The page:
Time for science buffs to shine

Centennial senior wins fourth place in international contest

May 17, 2000|By Tanika White and Jamie Smith Hopkins | Tanika White and Jamie Smith Hopkins,SUN STAFF

A Howard County senior is among five students from Maryland who won awards at the Intel International Science and Engineering Fair, organizers announced yesterday.

The contest, formerly known as the Westinghouse Science Talent Search, is the world's largest science competition for high school students.

Among students taking top honors were Centennial High School student Shankar Sridhara and Montgomery County senior Joshua Levy.

Sridhara, 17, has been working on his prize-winning project since last summer at the Walter Reed Army Institute of Research -- donning a lab coat, gloves and goggles to study human cells that had been exposed to bubonic plague.

His work with the plague, titled "Differential Gene Expression Induced by Yersini pestis in Human Monocytes," is an effort to determine how the plague affects human DNA, Sridhara said. "So that way, way, way in the future, we can use it to diagnose plague," he said.

The research will be beneficial, the Centennial senior said, because many agents used in biological warfare produce symptoms similar to the plague, and doctors and scientists need better ways to diagnose illness caused by the plague.

Sridhara received a fourth-place award for his project, winning $500 from the Intel contest, $3,000 from the Air Force and $8,000 from the Navy.

The money will be used to help pay for Sridhara's studies at Boston University's seven-year medical program, which he will enter in the fall.

He isn't sure what kind of doctor he wants to be -- he just wants to help people, said Sridhara, who has lived in Howard County intermittently since about fourth grade.

"Money's not really that much of an interest," he said. "I really like the idea of helping people in general. I just have a real interest in medicine and the human body."

Sridhara is a competitive tennis player and loves music. He plays alto saxophone in Centennial's wind ensemble and jazz band, and clarinet in the school's symphony orchestra. His favorite music is be-bop and swing.

"I love playing be-bop," Sridhara said. "But it's kind of hard, the technical difficulty."

Not nearly as difficult, however, as comparing cell samples exposed to the bubonic plague to those in a control group and carefully examining both for changes in protein levels, Sridhara said.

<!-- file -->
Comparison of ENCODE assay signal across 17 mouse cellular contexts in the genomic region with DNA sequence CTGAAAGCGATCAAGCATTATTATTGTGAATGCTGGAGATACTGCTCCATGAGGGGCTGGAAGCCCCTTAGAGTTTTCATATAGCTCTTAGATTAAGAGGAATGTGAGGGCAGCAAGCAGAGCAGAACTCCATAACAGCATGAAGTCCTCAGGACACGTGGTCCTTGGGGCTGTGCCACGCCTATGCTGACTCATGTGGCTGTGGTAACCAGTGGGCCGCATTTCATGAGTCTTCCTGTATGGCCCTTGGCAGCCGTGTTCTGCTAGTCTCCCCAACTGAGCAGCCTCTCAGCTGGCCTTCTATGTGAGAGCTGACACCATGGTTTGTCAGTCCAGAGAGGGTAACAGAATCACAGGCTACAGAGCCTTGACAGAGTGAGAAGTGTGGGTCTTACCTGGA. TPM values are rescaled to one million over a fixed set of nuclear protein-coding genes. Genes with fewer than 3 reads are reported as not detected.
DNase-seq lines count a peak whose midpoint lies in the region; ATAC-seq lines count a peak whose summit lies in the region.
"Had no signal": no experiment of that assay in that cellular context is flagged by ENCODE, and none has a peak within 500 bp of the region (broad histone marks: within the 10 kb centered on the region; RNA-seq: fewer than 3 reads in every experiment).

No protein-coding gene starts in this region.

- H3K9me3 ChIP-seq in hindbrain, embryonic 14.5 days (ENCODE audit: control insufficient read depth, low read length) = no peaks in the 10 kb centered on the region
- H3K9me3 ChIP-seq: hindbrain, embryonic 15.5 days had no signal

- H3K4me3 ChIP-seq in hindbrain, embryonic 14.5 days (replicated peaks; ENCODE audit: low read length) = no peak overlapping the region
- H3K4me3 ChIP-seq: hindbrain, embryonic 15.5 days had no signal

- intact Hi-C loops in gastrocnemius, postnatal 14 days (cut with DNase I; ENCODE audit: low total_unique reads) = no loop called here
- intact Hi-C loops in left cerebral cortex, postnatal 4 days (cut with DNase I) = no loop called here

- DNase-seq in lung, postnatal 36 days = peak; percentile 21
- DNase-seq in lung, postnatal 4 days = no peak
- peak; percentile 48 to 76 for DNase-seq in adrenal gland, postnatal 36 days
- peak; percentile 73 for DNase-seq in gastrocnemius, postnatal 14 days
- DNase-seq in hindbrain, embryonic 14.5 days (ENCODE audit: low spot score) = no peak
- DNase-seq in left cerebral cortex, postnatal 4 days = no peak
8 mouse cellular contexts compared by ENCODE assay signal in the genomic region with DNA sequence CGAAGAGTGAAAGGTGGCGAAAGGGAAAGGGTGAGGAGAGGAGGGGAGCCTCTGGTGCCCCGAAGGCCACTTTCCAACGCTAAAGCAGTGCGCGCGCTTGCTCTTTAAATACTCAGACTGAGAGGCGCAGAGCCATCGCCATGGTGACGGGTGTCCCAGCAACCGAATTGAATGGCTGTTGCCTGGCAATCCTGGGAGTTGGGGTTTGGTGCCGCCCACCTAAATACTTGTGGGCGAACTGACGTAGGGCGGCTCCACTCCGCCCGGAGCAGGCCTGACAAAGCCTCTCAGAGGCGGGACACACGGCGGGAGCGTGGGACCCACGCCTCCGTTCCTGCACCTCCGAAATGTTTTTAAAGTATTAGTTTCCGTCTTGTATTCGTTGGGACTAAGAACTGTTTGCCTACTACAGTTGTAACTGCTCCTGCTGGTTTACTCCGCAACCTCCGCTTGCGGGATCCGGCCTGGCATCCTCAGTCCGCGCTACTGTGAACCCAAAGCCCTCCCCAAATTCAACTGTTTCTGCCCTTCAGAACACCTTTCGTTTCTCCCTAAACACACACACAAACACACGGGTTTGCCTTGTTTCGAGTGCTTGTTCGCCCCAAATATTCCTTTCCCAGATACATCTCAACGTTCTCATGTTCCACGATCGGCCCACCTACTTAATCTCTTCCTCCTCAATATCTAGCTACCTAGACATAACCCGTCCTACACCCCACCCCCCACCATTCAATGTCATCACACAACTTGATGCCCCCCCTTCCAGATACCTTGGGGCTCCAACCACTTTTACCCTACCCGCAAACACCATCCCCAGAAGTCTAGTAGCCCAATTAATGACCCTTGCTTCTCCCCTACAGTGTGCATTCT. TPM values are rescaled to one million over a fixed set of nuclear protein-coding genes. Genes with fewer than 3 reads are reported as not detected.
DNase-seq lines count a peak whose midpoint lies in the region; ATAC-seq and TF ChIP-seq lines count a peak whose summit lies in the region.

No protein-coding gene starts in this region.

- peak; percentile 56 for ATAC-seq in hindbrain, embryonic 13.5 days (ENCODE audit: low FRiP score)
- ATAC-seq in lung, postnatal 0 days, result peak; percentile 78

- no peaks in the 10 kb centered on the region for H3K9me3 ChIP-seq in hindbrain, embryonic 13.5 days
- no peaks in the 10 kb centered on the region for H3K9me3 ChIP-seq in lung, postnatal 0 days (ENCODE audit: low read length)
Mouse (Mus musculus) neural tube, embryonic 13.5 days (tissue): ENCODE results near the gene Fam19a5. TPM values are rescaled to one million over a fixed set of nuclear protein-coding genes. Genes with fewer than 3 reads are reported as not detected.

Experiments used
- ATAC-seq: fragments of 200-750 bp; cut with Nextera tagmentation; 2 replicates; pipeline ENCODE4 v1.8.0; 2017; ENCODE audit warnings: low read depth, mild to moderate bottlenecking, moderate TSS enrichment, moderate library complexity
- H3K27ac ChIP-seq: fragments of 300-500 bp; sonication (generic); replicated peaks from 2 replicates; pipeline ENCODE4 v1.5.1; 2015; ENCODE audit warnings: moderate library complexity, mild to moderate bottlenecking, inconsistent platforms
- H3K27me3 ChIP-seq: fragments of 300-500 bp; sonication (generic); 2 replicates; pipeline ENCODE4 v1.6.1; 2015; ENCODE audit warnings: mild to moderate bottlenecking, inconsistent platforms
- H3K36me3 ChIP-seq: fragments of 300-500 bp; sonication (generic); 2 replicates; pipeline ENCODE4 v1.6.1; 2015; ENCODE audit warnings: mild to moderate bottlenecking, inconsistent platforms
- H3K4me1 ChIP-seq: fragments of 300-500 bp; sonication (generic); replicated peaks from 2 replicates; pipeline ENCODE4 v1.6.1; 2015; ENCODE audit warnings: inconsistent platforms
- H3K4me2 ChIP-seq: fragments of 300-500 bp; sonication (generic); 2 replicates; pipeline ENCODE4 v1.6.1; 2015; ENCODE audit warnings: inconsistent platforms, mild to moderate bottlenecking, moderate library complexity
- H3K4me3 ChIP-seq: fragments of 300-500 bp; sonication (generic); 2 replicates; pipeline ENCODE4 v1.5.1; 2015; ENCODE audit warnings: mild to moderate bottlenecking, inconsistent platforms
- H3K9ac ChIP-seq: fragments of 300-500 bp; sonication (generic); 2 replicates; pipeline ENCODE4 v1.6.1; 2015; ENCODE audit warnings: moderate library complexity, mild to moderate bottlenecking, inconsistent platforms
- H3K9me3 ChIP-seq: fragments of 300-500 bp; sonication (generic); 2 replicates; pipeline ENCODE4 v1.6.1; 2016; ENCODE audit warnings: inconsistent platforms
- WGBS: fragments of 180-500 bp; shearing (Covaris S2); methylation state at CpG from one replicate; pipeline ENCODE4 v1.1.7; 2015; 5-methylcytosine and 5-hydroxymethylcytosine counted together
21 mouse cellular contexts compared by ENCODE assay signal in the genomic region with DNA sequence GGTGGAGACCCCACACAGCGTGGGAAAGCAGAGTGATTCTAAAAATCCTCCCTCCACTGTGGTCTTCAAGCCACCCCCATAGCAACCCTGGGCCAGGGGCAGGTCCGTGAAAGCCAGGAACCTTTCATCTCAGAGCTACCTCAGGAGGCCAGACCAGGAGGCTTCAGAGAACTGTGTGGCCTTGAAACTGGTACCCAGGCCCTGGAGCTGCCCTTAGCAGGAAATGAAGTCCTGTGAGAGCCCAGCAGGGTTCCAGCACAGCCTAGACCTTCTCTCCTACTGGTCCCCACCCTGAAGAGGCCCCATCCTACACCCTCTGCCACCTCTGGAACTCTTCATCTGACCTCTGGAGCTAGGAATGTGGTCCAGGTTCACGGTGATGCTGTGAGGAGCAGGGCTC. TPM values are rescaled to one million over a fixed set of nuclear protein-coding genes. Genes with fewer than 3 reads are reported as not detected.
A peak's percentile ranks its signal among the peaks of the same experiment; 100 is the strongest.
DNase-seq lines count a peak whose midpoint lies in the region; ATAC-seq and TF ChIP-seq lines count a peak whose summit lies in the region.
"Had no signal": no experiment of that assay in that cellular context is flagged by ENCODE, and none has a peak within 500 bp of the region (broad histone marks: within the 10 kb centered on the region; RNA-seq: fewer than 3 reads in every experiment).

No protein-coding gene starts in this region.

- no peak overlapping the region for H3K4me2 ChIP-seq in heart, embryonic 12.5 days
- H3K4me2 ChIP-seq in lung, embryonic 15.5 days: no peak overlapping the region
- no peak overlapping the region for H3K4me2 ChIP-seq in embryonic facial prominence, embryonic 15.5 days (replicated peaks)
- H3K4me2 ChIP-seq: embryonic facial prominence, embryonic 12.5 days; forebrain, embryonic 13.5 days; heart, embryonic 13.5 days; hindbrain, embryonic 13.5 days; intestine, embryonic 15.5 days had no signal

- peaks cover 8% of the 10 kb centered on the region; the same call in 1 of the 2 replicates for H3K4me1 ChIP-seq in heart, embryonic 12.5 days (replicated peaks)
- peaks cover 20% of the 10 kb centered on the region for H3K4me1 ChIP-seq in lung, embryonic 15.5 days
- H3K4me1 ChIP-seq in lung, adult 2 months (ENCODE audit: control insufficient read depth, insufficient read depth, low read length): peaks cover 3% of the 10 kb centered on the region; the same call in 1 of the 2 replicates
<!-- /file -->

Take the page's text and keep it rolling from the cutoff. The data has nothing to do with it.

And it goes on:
Family of scientists

Born in India, Sridhara comes from a family of scientists. His father is an engineer, his mother a biostatistician.

Levy, an 18-year-old Gaithersburg resident who took a first-place award for his cancer research, traces his interest in the subject to sixth grade -- when he spent time with a doctor from Children's Hospital, chatting about cell structure.

Levy's prize-winning work -- "mtCLIC p53 and TNF-ALPHA Regulated Mitochondrial Chloride Channel Involved in Apoptosis" -- was part of a research project at the National Cancer Institute. He worked with Dr. Ester Fernandez, studying one of the body's natural defense mechanisms against damaged cells.

The protein p53 is a cancer fighter: "It essentially makes these damaged cells kill themselves before they become tumors," Levy said.

Fifty percent of cancer cases are linked to a malfunctioning p53, he said.

Levy started working for the institute three years ago. He volunteers during the school year and is a paid staff member during the summer.

A senior at Quince Orchard High School in Gaithersburg, he found the biggest challenge during the project was time -- how to manage it.

Busy schedule

Last year, while he delved into proteins and gene sequencing, he also played on his school's ice hockey and varsity lacrosse teams, participated in student government and clubs, and was staying up until 3 a.m. to finish his homework.

This year he cut back.

"I've really learned a lot about myself, that I want to do everything, and I have to control myself sometimes," Levy said.

The field that interests him -- the one he hopes to make his career -- is virology. He's seen "Outbreak," the Dustin Hoffman film about a killer germ, five times.

"I want to be Dustin Hoffman, one of the virus guys," Levy said with a chuckle.

The other Maryland winners are:

Third-place award: Yevgeny Brudno, 18, Montgomery Blair High School, Silver Spring, for "Effects of Oxytocin on Social and Maternal Attachment in Neonatal Prairie."

Fourth-place award: Elaine Pei-San Gee, 18, Frederick High School, Frederick, for "Dynamics of CD4 T Cells in HIV-Patients Under HAART Implications in Immune System Restoration."

Fourth-place award: Jia Wu, 17, Montgomery Blair High School, Silver Spring, for "Omni-Directional Aerodynamic Probe and its Associated Analysis Software for Non-Compressible Flow Fields."

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